No matter how many times we read this week’s parsha and re-witness the going out from Egypt, there is still a sense of relief and elation each time. ”
We made it! We’re out! The most powerful nation in the world has been humbled, and the most humble nation in the world has become powerful …”
Well, at least for the time being. As we will find out the hard way, though we may have conquered Egypt, we had yet to conquer ourselves, and that was going to result, eventually, in forty years of wandering in the Sinai Desert.
One of the main reasons we couldn’t quite make it from Point A (Egypt) to Point C (Israel; Point B was Har Sinai) on schedule was the Erev Rav-the Mixed Multitude-that left with the newly freed Jewish nation. As the midrash points out, it was the Mixed Multitude that was the thorn in Moshe’s and the nation’s side, eventually causing Moshe to sin by hitting the rock as opposed to speaking to it and lose the opportunity to enter the Land (Parashas Chukas).
The truth is, they weren’t supposed to go along with the Jewish people in the first place. G-d had told Moshe not to take them along, warning him about the trouble they would cause Moshe if they left with the Jewish people. However, Moshe insisted upon bringing as many people under the “wings” of the Divine Presence as possible, and prevailed against G-d’s warning.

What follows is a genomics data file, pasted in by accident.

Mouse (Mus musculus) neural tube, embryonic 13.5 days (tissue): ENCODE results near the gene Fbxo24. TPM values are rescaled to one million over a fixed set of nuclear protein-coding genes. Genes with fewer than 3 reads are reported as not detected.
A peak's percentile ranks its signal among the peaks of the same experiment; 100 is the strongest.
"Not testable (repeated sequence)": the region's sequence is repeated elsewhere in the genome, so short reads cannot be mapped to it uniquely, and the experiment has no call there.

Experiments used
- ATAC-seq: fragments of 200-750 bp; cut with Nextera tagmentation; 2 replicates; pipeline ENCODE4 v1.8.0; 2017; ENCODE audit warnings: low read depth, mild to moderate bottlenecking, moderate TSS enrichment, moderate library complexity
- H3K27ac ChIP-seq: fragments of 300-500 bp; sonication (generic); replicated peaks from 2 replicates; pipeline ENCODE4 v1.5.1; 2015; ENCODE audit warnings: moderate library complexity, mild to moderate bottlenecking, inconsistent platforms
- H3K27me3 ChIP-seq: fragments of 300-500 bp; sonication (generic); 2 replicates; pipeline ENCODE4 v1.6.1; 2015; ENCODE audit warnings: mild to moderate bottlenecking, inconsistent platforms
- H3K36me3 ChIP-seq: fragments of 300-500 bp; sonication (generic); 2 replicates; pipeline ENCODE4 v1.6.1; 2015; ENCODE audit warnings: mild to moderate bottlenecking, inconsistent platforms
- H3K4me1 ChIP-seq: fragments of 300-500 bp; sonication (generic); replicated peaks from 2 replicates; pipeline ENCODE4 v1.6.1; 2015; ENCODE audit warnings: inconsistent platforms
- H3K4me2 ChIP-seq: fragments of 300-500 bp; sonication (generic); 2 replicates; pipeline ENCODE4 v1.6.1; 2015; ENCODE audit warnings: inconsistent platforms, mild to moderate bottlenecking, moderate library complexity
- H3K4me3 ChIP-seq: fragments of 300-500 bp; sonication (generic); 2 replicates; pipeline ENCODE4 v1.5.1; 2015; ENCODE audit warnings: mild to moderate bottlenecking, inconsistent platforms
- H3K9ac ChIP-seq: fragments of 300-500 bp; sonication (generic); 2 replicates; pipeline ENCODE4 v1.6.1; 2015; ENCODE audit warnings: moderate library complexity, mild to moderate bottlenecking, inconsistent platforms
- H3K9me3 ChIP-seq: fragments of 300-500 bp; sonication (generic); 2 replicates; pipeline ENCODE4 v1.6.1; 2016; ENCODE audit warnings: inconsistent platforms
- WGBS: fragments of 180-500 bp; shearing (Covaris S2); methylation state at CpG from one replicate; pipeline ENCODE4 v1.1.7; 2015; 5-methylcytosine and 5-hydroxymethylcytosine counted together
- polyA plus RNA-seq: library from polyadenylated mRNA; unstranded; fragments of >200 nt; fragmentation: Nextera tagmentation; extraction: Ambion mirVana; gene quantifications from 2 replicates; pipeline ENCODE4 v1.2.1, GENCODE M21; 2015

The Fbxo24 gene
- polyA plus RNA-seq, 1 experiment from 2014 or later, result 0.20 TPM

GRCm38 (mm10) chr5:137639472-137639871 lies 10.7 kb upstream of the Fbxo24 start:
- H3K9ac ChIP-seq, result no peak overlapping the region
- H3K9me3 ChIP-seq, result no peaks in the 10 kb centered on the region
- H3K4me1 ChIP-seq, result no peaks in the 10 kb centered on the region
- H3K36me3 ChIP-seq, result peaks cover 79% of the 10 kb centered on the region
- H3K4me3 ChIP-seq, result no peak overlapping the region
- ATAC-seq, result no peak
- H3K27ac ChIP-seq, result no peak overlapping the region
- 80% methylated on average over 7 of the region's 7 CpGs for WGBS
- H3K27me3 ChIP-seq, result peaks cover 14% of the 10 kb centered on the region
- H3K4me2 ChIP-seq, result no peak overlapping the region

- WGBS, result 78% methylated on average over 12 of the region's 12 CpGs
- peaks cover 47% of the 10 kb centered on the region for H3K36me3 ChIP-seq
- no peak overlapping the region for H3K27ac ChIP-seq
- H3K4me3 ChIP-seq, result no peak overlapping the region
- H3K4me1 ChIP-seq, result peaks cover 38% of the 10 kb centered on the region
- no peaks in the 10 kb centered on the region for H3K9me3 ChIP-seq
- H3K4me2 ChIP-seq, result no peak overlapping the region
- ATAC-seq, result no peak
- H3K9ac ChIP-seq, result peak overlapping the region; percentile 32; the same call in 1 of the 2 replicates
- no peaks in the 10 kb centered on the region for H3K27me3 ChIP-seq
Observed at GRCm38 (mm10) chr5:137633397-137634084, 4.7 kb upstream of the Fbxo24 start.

Lesson #1: Never second-guess G-d.
Who were the Erev Rav anyhow?
First of all, we have it on tradition that every time the Torah refers to ha’umm (the people; heh, ayin, mem), it is referring to the Erev Rav (“umm” itself refers to the Jewish people;ayin, mem). The first time we see this usage is back at the beginning of Parashas Shemos, Chapter 1, Verse 20:
G-d dealt well with the midwives, and the people (ha-umm) multiplied, and become very mighty.
According to the Arizal, the Erev Rav were Egyptian converts to “Judaism” (or at least what they saw of it through Ya’akov and his family). They lived in a community of their own, and did not act like the rest of the Egyptians around them. Paroah knew about them, but was less concerned about them than the real sons of Ya’akov and their descendants. According to the Arizal, Paroah felt that they would return back to Egyptian ways after the Jewish people had been “appropriately” dealt with.
In fact, according to the Ohr HaChaim HaKadosh on the first verse of this week’s parsha, the reference to ha-umm refers to the Erev Rav, who had been sent along with Moshe and the Jewish people-by Paroah. He had done this so that they could act as spies and to sow dissension among the Jews, to make sure they would want to return to Egypt after serving G-d in the desert for three days. They certainly acted their part (they were the ones to antagonize Moshe at the Red Sea and just about everywhere else)!
But why would any Egyptian, in advance of the plagues, want to convert to Judaism?
The answer to this question also comes from the Arizal, but it is a little beyond the scope of this parsha page to go into such (Kabballistic) detail. In short, the Erev Rav were Egyptians who possessed special souls that had been reincarnated several times, on their way to becoming fully rectified for something that had gone wrong during Adam HaRishon’s lifetime. Moshe knew this, and this is why he had hoped to finish the process by bringing them along with the Jewish people.
In fact, says the Arizal, Yosef knew about them too. This is why, during the years of famine, Yosef did the most bizarre thing: he had all the Egyptians circumcized if they wanted to be fed from the Egyptian storehouses (see Bereishis 41:55; Rashi). Why would Yosef do that? What did Yosef want to do, convert the entire Egyptian population to Judaism? Wouldn’t that have been a little ambitious of Yosef?